People should continue to work from home where they can, the Government has said, even after the latest round of easing on May 17. In Scotland and Wales, too, the guidance remains to work from home where possible.
The Government has said it will conduct a review into whether to relax its rules on working from home. This will conclude around June 21. However, offices and contact centres have been able to open provided they are “Covid-19 secure”.
Across all countries, workers who cannot do their jobs remotely are allowed to continue going in. That includes construction workers and those in healthcare.
Those who work in other people’s homes, such as nannies and plumbers, can continue their business as usual.
Here are your rights if you are being asked to go back into work.
Is your employer being unreasonable?
The Government has said that employers are able to ask workers to come in if they are not able to do their job from home. However it has left it up to employers to decide who can and can’t work remotely.
Some employees have reported feeling pressured into returning to the office and Alexandra Mizzi of Howard Kennedy, a law firm, said employers often use the potential impact on performance as a reason to refuse working from home requests.
“However they will find it much harder to justify refusal if home working has already worked out fairly well,” she added.
Employees who are asked to go into work should check their company has followed the guidance on how they can protect their workers from contracting the virus. Employers should have conducted a risk assessment before asking anyone to come in.
They should also have followed official guidelines called “Working safely during coronavirus”, which can be found on Gov.uk. These have now been made law, so any business or organisation failing to abide by them could face fines.
Kate Palmer of Peninsula UK, a consultancy for employers, said: “If a business is doing all it reasonably can to reduce the risk then an increase in cases doesn’t necessarily give employees sufficient reason not to go to work. Before declining to go to work, employees should discuss their position with the employer because an unreasonable refusal to go in could have consequences such as having pay withdrawn or disciplinary procedures.”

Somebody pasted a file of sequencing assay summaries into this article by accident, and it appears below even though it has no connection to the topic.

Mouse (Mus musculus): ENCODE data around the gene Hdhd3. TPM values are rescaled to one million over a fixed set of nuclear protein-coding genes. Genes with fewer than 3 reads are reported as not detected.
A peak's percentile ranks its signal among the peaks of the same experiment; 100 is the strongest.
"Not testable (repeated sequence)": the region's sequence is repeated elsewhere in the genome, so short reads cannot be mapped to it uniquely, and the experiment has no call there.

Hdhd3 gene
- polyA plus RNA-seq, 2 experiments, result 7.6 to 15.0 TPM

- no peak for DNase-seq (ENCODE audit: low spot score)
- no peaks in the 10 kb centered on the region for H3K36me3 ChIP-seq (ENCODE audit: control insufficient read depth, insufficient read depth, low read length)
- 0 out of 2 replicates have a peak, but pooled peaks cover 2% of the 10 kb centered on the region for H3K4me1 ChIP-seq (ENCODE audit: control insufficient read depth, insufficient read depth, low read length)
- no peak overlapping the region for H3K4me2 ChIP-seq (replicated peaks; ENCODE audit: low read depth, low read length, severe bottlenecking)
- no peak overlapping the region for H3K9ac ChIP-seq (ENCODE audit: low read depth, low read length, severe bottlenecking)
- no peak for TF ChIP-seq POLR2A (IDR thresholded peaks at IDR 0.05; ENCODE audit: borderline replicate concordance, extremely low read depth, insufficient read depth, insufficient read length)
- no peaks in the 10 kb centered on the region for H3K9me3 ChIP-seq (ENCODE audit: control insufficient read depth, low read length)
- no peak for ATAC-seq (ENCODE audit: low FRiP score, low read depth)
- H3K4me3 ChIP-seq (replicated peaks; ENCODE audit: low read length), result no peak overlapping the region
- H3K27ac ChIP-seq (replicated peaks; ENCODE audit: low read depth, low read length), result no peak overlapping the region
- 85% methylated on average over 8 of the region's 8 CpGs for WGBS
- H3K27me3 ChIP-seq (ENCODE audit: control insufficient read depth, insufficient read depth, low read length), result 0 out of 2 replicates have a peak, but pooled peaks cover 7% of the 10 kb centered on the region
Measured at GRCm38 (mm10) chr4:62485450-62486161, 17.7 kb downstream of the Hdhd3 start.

Employees who have a reason to believe their workplace has not put in place measures to protect them should first speak to their HR department. If the problem is not resolved they should notify the Health and Safety Executive, which regulates workplaces, and their local council.
The Government has said it will ensure that schools and universities remain open so that parents are able to continue working as normal.
Liz McGlone of Bindmans, another legal firm, said: “Your employer should not be forcing you back into the workplace unless there is a business requirement to do so such as on site work which needs to be done in accordance with your job description. If you lose your job because the office environment is not safe to return yet and you refuse to come in, you could have a claim for unfair dismissal.”
What if you’re considered to be vulnerable?
Vulnerable people have not been told to shield, as they had to during the first lockdown. They may therefore be asked to go into work if they cannot do their job from home and would not be entitled to statutory sick pay if they do not come into work.
The same applies to people considered to be clinically extremely vulnerable. However, everyone on the Government’s list of “shielded patients” should have already been offered the vaccine. Those that have not had the jab have been advised to continue to take extra precautions to protect themselves. If their job requires them to be physically present the Government has said they should ask to be furloughed, request statutory sick or or seek out benefits such as Employment Support Allowance or Universal Credit.
This group includes people who have had an organ transplant, those with some types of cancer and extreme asthma sufferers.